Prepare for Part D

August 1, 2005

There also needs to be sufficient access and guidance so the beneficiary can make informed and knowledgeable choices.

You have likely heard significant buzz about the forthcoming Medicare Part D Prescription drug benefit. Navigating the hundreds of pages of legislation associated with Part D can be a daunting task, and this comprehensive new program spawned by political motivations has a potential nest of problems.

It poses great responsibility on each Medicare Advantage Part D (MA-PD) and Part D Prescription Drug Plan (PDP) to effect this significant transition in a seamless and timely manner. A significant increase in the number of physician visits and some footwork by the Part D plan to position retail and mail order pharmacies to address needs are essential. Being proactive is the key to avoid being swept away by the complexity and enormity of this transitory phase in healthcare.

Amid the anticipation of this Medicare prescription drug benefit are several significant challenges that will require timely response before this becomes effective on January 1, 2006. If organizations do not design effective implementation strategies now, this benefit could engender a significant backlash. No one wants to see a return of the negative publicity that resulted from stringent gatekeeping and denial-based care.

Under Part D, the beneficiary will pay approximately $37 per month in premiums plus a $250 deductible, so the patient has paid almost $700 out of pocket just to enter the game. The beneficiary is responsible for another $500 of the next $2,000 in spending. In other words, once the first $2,250 is spent, the Medicare beneficiary has paid almost $1,200 of the $2,250, and the government has paid the remainder.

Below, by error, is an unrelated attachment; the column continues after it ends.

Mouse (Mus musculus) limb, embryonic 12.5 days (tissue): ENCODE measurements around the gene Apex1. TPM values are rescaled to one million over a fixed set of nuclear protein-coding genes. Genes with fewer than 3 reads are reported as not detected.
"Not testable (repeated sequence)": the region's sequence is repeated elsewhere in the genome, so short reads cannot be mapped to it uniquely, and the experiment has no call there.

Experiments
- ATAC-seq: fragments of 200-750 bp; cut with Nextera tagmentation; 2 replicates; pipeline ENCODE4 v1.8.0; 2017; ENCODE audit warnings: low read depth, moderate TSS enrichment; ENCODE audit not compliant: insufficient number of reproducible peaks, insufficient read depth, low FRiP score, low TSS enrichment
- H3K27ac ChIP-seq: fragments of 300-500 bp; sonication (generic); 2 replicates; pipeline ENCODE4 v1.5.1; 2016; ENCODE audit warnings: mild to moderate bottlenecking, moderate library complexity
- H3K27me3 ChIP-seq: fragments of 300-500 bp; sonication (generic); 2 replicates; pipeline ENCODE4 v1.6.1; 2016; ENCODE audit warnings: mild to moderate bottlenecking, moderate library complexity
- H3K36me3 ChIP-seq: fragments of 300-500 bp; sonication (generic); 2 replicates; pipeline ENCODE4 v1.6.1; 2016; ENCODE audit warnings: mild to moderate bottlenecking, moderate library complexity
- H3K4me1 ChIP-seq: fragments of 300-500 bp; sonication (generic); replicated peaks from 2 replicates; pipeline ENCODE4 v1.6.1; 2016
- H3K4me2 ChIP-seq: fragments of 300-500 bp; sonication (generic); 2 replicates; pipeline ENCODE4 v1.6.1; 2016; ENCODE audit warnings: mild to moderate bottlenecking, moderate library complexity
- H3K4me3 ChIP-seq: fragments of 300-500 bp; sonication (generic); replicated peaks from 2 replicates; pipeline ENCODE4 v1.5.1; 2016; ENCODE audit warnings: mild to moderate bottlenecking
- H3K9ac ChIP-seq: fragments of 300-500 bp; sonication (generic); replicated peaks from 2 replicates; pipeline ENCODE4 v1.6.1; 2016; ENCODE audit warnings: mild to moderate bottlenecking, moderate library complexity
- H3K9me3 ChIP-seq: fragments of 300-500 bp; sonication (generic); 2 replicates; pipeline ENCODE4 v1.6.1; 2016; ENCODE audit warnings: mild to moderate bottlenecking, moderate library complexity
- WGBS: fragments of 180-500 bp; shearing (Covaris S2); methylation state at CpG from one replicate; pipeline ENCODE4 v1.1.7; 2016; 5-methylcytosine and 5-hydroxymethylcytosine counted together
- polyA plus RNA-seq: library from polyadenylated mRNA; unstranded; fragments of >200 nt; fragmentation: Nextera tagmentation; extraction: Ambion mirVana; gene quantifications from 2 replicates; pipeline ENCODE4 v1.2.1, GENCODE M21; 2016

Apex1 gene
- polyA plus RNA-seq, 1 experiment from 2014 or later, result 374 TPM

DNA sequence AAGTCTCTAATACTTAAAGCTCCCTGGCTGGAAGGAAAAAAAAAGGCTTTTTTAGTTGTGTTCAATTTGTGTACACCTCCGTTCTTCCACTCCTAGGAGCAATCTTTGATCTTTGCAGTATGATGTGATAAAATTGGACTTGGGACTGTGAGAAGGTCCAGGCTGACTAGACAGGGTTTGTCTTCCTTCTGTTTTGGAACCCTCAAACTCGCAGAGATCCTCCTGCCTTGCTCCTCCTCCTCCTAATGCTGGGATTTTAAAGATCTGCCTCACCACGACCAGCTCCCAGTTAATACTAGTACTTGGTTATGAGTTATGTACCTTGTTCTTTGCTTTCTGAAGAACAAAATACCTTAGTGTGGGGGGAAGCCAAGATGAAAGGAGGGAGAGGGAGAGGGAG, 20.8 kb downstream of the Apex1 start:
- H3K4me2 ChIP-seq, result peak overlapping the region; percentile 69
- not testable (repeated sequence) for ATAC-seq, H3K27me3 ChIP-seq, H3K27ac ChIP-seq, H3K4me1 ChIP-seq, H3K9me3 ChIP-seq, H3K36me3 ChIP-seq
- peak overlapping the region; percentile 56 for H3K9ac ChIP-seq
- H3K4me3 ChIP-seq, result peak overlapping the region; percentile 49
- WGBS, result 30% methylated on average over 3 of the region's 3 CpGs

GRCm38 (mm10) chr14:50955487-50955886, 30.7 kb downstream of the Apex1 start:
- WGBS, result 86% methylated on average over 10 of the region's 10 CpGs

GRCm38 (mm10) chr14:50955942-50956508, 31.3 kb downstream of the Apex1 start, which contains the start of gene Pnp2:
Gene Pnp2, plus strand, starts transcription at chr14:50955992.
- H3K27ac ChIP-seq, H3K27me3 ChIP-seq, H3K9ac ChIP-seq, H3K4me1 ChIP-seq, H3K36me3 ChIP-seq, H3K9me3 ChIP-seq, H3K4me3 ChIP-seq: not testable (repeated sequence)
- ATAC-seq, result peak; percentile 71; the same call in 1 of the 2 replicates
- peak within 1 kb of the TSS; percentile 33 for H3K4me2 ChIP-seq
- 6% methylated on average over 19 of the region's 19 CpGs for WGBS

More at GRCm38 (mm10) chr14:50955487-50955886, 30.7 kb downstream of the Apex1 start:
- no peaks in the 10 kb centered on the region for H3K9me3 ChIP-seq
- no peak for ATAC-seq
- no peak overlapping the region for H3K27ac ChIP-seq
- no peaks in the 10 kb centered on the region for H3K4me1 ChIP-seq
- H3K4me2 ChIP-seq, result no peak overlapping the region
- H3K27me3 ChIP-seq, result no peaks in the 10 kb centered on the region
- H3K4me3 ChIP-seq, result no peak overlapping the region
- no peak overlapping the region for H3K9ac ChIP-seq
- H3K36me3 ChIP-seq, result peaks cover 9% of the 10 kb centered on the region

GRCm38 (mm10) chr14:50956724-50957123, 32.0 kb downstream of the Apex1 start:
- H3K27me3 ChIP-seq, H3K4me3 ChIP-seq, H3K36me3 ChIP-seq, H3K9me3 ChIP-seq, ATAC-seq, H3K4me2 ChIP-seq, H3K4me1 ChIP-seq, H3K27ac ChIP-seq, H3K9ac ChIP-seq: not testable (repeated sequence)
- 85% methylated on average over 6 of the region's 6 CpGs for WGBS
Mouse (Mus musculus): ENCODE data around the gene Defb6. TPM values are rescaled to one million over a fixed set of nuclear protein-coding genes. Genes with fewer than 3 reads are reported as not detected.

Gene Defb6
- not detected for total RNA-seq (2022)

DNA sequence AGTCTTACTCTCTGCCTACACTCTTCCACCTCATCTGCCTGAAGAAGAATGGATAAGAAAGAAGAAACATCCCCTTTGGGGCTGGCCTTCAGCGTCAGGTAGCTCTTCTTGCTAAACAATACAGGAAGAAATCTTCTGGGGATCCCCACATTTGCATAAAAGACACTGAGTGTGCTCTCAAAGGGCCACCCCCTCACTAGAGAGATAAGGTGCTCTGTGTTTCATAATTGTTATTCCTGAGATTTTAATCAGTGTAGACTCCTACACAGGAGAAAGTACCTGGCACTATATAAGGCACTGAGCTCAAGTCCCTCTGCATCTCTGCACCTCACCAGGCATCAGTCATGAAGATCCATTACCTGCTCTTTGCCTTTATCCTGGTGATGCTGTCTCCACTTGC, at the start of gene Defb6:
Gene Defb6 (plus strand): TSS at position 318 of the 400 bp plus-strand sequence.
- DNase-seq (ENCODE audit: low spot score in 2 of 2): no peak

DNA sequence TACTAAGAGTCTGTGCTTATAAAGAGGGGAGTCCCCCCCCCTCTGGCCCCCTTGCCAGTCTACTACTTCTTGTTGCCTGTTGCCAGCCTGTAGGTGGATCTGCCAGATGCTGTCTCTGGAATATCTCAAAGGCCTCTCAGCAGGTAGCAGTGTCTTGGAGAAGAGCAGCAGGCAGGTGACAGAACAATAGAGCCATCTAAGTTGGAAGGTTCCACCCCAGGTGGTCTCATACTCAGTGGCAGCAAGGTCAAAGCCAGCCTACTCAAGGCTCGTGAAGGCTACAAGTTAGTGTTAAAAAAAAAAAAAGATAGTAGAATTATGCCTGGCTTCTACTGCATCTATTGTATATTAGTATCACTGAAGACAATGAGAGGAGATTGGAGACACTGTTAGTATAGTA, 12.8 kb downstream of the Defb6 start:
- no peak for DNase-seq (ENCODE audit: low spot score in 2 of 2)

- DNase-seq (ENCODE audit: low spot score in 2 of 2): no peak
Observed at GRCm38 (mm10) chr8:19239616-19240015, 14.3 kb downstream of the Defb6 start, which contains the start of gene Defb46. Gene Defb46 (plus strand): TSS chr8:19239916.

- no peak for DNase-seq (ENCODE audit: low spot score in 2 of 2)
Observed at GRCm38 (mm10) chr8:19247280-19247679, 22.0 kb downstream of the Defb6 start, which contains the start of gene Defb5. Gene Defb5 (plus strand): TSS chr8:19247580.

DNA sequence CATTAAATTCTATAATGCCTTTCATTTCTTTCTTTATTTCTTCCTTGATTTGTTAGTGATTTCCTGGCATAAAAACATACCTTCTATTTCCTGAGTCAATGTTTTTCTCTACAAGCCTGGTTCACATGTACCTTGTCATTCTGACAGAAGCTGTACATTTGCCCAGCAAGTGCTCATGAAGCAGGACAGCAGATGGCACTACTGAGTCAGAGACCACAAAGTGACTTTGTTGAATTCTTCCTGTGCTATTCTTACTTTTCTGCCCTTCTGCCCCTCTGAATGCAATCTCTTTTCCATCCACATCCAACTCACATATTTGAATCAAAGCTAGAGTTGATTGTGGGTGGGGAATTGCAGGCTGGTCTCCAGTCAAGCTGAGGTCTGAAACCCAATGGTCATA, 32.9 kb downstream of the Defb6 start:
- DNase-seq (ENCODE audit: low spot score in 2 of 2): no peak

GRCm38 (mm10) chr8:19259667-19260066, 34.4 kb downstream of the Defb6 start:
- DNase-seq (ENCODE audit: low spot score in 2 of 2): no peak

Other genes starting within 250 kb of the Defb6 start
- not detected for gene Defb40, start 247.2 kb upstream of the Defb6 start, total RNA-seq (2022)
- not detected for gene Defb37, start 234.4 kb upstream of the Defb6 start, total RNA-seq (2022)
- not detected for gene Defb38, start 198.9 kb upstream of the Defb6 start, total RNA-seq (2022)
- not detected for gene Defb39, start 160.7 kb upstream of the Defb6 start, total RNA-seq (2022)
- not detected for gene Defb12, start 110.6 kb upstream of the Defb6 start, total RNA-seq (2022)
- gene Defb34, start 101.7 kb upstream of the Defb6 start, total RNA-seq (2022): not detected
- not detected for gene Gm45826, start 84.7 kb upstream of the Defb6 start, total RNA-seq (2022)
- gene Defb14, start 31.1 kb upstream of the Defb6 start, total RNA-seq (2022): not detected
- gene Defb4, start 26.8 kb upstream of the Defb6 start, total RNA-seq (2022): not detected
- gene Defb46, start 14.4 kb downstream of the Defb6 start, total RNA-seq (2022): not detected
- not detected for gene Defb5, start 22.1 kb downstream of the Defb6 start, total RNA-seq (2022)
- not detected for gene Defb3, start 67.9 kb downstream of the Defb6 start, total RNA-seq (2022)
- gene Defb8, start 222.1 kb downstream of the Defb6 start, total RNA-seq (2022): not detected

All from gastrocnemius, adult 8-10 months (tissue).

New legislation often provides a safety net aimed at preventing beneficiaries from falling through the cracks. However, with Part D, there are no nets, but instead the donut hole, which many will encounter.

The hole starts at $2,251 of expenditures and ends at $5,100. The entire cost burden falls upon the Medicare beneficiary while they are in the Part D donut hole. Many expect that during 2006, one in four participants will have spending in the donut hole. But for the approximately 5% to 10% of participants who traverse the hole and reach $5,100 of drug spending, the government will then pay for 95% of the cost of drugs. The design of this benefit is critical to understanding why we expect Part D formularies to heavily emphasize generic and cost-efficient brand drugs in an attempt to maximize the beneficiary's bang for their buck.

Stakeholders must prepare now for educating and supporting beneficiaries. They must also prepare for the significant challenges of physician access. The potential exists that Congress will fail to resolve the flawed Sustainable Growth Rate (SGR) formula that guides how Medicare sets the fee schedule conversion factor.

Failure to fix the SGR would otherwise result, by law, in a yearly 4% to 5% decrease in the conversion factor and physician payments from 2006-2012. Thus, at the same time that beneficiaries will visit their physicians to request prescriptions for the Part D plan, and require adjustment of their medication regimens based on formulary design, there could be a physician backlash limiting access.

PROVIDING PAYMENT

It's amazing that Medicare has not seen fit to recognize pharmacists as professionals under Part B who provide essential services to patients with complex medical problems. Many are skeptical that Pay-For-Performance (P4P) by itself will change physician focus from more testing and procedures to keeping patients well through a reward or bonus system.

Most are not convinced that Medicare has the fortitude to use the five-year review process to meaningfully redistribute physician payments from procedural to cognitive services. And, we doubt that Medicare and members of Congress will be able to reject "solutions" cloaked in protectionist rhetoric rather than embrace free-market competition. Few have considered how this reimbursement framework will affect the rollout of this extensive Part D benefit.

The Part D appeals process will be cumbersome and consume significant amounts of time, energy and money. It is one of the most underestimated, shortsighted and aberrant parts of this transition.